What’s got me talking about Kia in the same breath as Mercedes and Lexus is the Sorento CUV. Newly re-engineered for 2016, the Sorento shares a common exterior design motif with the rest of the Kia lineup restyled by ex-Audi chief designer Peter Schreyer. It’s bold where the previous iteration was timid, sporty rather than placid and generally just a little more in your face than the outgoing crossover.

But flamboyant fender flares do not a Mercedes competitor make. For that, you need all manner of interior hedonism, technological gadgets out the yingyang and then, just for that last bit of hedonistic credibility, a few key convenience features that surprise and delight. Which is, almost to a T, the very description of the new Sorento’s interior.

The Nappa leather, part of the SX+ package, is simply as soft as glove leather gets. The entire dashboard is also pleasing to the touch. The trim is classy piano black, the switchgear uncomplicated and the infotainment system one of the nicest in the biz. Kia even took the time to engineer a superior lower door seal to prevent salt getting onto the carpet. Kia’s build quality may not yet be to Audi’s standards, but Mercedes wishes its GLK were so opulent.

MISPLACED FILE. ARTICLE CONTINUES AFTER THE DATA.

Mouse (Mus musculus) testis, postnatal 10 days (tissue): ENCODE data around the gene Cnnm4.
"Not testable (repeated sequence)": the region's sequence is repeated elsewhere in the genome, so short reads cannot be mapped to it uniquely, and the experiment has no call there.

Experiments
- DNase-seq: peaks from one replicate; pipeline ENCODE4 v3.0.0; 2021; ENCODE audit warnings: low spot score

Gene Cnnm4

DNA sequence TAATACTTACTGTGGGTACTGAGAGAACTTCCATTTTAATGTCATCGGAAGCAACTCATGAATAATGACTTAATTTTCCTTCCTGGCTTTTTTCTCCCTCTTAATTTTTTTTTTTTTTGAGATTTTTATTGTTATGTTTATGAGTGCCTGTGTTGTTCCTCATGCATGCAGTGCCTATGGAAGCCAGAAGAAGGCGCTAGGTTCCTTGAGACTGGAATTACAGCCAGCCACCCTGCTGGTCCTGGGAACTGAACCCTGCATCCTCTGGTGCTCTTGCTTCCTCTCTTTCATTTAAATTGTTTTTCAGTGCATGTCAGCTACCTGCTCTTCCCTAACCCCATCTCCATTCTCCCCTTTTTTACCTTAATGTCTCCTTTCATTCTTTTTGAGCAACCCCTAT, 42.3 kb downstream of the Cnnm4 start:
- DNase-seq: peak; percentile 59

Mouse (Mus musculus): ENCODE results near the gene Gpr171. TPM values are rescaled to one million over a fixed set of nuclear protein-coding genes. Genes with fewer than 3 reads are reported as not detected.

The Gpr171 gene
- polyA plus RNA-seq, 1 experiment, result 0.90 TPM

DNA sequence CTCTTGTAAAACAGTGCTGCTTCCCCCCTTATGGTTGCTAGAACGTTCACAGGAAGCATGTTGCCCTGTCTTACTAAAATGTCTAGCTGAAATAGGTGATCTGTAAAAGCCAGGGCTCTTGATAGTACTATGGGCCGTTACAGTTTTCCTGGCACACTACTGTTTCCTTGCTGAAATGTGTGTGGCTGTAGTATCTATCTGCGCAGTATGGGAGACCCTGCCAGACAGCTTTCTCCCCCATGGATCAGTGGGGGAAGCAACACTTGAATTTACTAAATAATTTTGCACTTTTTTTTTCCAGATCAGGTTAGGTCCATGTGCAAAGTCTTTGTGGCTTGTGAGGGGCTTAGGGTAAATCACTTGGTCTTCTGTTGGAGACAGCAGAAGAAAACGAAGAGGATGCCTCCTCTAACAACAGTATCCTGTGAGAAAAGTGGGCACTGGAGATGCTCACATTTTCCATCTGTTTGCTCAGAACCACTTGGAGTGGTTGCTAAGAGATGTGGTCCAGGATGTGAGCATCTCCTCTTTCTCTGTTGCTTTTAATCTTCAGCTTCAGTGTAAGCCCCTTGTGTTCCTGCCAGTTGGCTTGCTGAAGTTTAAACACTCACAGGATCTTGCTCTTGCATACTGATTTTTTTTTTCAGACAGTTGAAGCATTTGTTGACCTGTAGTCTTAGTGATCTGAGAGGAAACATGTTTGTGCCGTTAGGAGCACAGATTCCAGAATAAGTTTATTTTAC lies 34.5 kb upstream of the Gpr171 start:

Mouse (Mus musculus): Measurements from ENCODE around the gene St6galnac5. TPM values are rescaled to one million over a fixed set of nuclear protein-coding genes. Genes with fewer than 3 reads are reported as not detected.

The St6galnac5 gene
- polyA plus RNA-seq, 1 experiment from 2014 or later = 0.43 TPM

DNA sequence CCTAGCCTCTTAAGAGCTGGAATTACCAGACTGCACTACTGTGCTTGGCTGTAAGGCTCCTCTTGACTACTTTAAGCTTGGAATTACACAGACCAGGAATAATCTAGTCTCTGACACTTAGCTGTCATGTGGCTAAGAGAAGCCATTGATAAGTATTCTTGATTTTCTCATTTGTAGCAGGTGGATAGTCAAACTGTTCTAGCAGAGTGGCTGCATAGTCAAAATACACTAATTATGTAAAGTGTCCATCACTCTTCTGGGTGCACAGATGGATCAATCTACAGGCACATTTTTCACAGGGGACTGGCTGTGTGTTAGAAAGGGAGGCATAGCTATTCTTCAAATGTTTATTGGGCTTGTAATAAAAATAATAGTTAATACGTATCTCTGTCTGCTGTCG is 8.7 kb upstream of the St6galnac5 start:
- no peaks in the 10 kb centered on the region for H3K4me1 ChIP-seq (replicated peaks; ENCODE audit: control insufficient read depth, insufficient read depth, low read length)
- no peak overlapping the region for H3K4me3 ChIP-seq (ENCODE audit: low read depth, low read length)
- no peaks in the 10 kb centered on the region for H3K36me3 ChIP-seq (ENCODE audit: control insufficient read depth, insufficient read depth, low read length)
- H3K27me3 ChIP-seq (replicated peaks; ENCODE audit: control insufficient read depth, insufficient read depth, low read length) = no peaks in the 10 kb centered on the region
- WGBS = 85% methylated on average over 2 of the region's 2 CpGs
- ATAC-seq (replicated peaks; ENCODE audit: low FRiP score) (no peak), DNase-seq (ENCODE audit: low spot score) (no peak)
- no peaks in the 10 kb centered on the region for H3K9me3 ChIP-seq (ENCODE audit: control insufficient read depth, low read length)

making_strides

Nor is the Sorento’s interior long on style and short on function. The gauge set’s informational display — fuel economy, car setup, odometer readings, etc. — is simply the most intuitive I have ever tested. Automakers have dumped so much data into their displays that accessing their information has become a Windows Vista nightmare. Not in the Sorento: one little “text page” button on the steering wheel scrolls the major data categories horizontally across the screen and, then, should you want to delve deeper into that particular field, there’s a small wheel right below it that toggles vertically through the specific information. It’s elegant and simple, everything you could want from a digital display; regardless of price, it’s the best such system I’ve yet tested.

Nor is this the only nifty trick the new Sorento has up its sleeve. The top-of-the-line SX model, for instance, has a smart rear hatch opener. Got the key deep in your pocket or purse and your arms are stuffed with groceries and kids? Well, then, just stand within a metre of the rear bumper for three seconds and, after a few beeps and tail light flashes, presto, the rear hatch magically opens itself. And, no, just walking by doesn’t have it popping open.

making_strides-2